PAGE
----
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Foreign Affairs and the Constitution (2d ed.). By Louis Henkin. Oxford, New York: Oxford University Press/Clarendon Press, 1997. Pp. lxxii, 571. Index. $110, cloth; $29.95, paper.

Published online by Cambridge University Press:  27 February 2017

Jules Lobel
Affiliation:
University of Pittsburgh Law School

Abstract

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Type
Book Reviews and Notes
Copyright
Copyright © American Society of International Law 1997

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References

1 Cover, Robert M., The Supreme Court 1982 TermForeword: Nomos and Narrative, 97 Harv. L. Rev. 4, 9 (1983)CrossRefGoogle Scholar.

2 Robert, Browning, Andrea del Sarto , in 2 The Oxford Anthology of English Literature 1329 (Lionel, Trilling & Harold, Bloom eds., 1973)Google Scholar. Browning’s full quote is “a man’s reach must exceed his grasp, or what’s a heaven for?”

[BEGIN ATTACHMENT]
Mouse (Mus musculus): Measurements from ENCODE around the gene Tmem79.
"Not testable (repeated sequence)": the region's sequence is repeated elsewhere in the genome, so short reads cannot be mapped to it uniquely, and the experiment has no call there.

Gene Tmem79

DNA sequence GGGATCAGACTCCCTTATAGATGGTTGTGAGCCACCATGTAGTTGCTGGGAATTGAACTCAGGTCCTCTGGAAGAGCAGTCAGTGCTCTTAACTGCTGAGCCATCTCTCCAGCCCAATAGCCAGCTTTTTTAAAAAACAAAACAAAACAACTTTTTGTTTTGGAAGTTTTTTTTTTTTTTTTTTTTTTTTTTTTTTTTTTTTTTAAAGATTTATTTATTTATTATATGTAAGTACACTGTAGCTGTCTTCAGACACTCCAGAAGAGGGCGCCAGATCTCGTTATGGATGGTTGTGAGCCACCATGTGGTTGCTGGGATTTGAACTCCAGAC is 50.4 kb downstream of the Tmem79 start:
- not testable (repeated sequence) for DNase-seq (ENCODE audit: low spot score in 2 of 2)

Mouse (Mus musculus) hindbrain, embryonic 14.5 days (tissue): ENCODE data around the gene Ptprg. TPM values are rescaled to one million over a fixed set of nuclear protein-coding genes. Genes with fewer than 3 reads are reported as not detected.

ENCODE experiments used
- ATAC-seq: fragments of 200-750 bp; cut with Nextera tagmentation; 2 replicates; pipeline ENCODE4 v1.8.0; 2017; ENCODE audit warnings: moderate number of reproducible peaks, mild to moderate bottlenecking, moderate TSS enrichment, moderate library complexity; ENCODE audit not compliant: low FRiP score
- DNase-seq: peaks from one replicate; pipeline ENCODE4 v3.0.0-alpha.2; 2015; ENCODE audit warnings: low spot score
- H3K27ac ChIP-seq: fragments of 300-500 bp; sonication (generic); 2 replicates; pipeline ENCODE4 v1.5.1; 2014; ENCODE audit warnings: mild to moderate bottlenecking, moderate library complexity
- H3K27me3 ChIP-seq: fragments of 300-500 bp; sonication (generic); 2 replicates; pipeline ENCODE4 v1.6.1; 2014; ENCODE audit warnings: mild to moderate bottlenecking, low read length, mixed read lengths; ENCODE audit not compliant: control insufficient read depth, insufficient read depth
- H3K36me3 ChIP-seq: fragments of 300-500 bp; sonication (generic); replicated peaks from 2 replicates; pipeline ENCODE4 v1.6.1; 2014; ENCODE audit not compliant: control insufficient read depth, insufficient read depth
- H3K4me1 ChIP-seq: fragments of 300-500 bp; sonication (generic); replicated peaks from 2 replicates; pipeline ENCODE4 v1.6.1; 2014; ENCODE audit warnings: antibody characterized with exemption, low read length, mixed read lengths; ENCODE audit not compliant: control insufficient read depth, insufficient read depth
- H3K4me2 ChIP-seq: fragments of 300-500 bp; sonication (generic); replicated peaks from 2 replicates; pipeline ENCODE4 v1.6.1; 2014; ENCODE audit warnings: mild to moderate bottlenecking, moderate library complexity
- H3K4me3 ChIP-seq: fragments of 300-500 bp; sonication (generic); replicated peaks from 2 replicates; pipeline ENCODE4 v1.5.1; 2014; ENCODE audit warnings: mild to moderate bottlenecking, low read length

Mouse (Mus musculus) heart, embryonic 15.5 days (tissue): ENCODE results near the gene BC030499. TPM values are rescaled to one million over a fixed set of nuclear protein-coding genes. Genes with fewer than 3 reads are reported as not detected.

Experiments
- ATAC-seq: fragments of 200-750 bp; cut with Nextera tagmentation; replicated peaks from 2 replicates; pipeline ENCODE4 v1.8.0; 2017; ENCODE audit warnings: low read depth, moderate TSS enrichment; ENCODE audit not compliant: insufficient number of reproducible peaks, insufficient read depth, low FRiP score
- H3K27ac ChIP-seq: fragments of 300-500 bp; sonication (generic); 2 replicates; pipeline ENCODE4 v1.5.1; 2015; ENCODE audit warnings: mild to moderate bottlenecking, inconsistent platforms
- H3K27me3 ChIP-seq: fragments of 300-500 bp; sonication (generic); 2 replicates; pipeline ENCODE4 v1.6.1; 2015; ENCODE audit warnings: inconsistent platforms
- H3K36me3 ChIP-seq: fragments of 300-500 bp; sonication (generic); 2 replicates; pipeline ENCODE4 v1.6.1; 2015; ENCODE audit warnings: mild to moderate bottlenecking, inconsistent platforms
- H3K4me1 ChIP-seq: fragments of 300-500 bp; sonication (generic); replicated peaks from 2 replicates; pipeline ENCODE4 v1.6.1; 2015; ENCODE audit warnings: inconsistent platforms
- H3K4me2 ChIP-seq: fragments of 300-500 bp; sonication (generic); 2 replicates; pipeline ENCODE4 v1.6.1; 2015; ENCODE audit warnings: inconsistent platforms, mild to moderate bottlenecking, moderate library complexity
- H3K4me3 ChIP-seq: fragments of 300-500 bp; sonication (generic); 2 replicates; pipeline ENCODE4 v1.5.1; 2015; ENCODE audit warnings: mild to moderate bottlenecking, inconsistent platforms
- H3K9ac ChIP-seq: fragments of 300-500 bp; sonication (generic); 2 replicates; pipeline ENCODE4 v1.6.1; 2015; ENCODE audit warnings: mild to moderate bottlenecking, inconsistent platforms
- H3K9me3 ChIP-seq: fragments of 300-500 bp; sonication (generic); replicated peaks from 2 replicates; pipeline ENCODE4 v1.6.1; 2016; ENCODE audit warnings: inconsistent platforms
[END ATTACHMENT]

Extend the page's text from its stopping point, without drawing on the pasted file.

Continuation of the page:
3 See Agora: May the President Violate Customary International Law?, 80 AJIL 913-27 (1986), 81 AJIL 371-91 (1987).

4 Garcia-Mir v. Meese, 788 F.2d 1446, 1455 (11th Cir. 1986).

5 See Jules, Lobel, The Limits of Constitutional Power: Conflicts between Foreign Policy and International Law, 71 Va. L. Rev. 1071, 111920 (1985)Google Scholar; Glennon, Michael J., Raising the Paquete Habana: Is Violation of Customary International Law by the Executive Unconstitutional?, 80 Nw. U. L. Rev. 321 (1985)Google Scholar. Henkin seems to support this position earlier in the book, when he notes that an executive use of force in violation of international law “would seem to be a violation of the President’s constitutional duty to take care that the laws be faithfully executed” (p. 47).

6 I have sometimes pondered what Judge Greene would have done in the Dellums case, Dellums v. Bush, 752 F. Supp. 1141 (D.D.C. 1990), had Congress not voted for war against Iraq and had a serviceman intervened in the case (as was being contemplated) seeking to enjoin his assignment to the gulf. I am pretty sure that Judge Greene still would not have enjoined the President, but he could not have relied on the separation-of-powers ripeness rationale that he utilized in his Dellums opinion.

7 “Indeed, it has been said that democracy is the worst form of Government except all those other forms that have been tried from time to time.” Winston Churchill, Speech Before the House of Commons (Nov. 1, 1947), quoted in The Oxford Dictionary of Quotations 150 (3d ed. 1979)